Mark Sanfacon

CEO At National Datacare Corporation

About Mark Sanfacon

A veteran business executive, Mark Sanfacon currently serves as the CEO of National Datacare Corporation. He has led the company in his present role since 2001. Located in Chantilly, Virginia, National Datacare Corporation assists long-term care establishments across the nation with technical and patient accounting services. Mr. Sanfacon has contributed substantially to National Datacare's size and business volume during his time on the executive leadership team. Over the past 12 years, he has increased the firm's client pool from a few hundred long-term care companies to more than 5,000. Before joining National Datacare in 1990, Mark Sanfacon served with Froehling and Roberson as a civil engineer.

Mr. Sanfacon began building his professional credentials at the Virginia Polytechnic Institute and State University (Virginia Tech), where he received a bachelor of science in civil engineering. During his free time, Mark Sanfacon pursues a variety of outdoor hobbies, including boating, fishing, and golf. He also enjoys learning about various subjects in the technology industry.

The Resident Fund Management Service - Enabling Direct Deposits

As CEO of the National Datacare Corporation, Mark Sanfacon guides all aspects of a firm that offers over 6,000 nursing homes across the nation with resident trust account management services. Mark Sanfacon’s firm assists nursing homes in staying compliant with federal and state regulations that require all nursing home residents maintain access to their personal funds.

Offered for the past 35 years, the firm’s core Resident Fund Management Service (RFMS) has provided clients with a full-service approach to all aspects of resident banking including direct debit and direct deposit. Each resident account within RFMS is individually numbered which allows for detailed tracking and funds are never co-mingled with facility monies.

RFMS facilitates direct deposits into residents accounts and provides for automatic transfers to pay for care costs owed to the facility. Each resident retains their allowance within their individual account. The bottom line is that direct deposit through RFMS
enables the resident and the facility to ensure their benefit checks are received and posted effortlessly.

Demand for Long-Term Care Increasing; HUD Tests New Approach

Mark Sanfacon, CEO of National Datacare Corporation, has decades of experience working with large banks and nursing homes to arrange financial services for nursing home residents. As head of the financial technology firm, Mark Sanfacon stays current on trends that affect his clients’ businesses, including the rising demand for long-term services for elderly individuals and federal initiatives to help seniors age in place.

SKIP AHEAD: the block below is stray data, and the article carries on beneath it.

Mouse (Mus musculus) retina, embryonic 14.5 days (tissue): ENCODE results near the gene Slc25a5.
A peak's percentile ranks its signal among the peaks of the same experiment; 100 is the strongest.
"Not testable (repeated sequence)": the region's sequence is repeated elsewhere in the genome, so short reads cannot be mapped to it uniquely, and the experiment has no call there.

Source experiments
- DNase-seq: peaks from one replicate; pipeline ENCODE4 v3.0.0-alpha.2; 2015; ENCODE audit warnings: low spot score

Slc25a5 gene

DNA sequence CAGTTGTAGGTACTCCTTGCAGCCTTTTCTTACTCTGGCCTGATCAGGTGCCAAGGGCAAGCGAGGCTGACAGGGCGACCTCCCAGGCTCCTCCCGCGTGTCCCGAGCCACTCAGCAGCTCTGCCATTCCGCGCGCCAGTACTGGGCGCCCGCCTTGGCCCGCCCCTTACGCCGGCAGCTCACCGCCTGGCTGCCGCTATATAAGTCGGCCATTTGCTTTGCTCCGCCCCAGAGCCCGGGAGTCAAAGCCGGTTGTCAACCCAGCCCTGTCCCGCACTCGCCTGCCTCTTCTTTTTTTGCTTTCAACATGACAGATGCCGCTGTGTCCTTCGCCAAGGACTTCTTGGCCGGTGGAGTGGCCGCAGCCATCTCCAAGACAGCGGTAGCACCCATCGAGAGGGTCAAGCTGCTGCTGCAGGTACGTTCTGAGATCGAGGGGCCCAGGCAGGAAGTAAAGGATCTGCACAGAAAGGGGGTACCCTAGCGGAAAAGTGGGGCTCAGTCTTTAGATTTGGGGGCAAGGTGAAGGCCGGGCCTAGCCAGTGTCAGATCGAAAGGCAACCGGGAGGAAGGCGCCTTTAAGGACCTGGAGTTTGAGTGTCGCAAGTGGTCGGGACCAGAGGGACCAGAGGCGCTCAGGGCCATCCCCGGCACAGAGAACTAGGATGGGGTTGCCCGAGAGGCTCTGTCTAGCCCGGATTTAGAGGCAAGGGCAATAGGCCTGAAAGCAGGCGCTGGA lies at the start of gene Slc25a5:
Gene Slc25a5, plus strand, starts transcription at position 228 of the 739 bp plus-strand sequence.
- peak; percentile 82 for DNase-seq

The Congressional Budget Office, a federal agency that provides nonpartisan, independent economic analyses to the U.S. Congress, in 2013 reported that by 2050, one-fifth of the U.S. population will be age 65 or older, and that more than two-thirds of this older population will need assistance with daily activities, including paying bills, at some point in their lives.

The CBO points out that elderly people with severe functional and cognitive limitations live in institutional settings, including residential care facilities and nursing homes. The former provide custodial care, such as assistance with meals, bathing, and dressing, which is not covered by Medicare. The latter provide skilled nursing care, and may be covered by Medicare if the resident meets eligibility requirements.

The CBO projects a 1.9 to 3.3 percent increase in expenditures for long-term services by 2050, but notes that these projections are uncertain, due to unknowns in future changes in services and their use, as well changes in costs for labor and other inputs to long-term care.

The U.S. Department of Housing and Urban Development (HUD) recently announced an initiative that may affect CBO projections by helping low-income seniors age in place. HUD said that it is making approximately $15 million available to test a housing and services model that would allow seniors to remain in their homes and delay or avoid the need for nursing home care.

Through this model program, titled Supportive Services Demonstration for Elderly Households in HUD-Assisted Multifamily Housing, HUD will offer three-year grants to eligible owners of HUD-assisted senior housing developments. Grant moneys will be used to pay for on-site personnel who provide assisted-living and wellness services.

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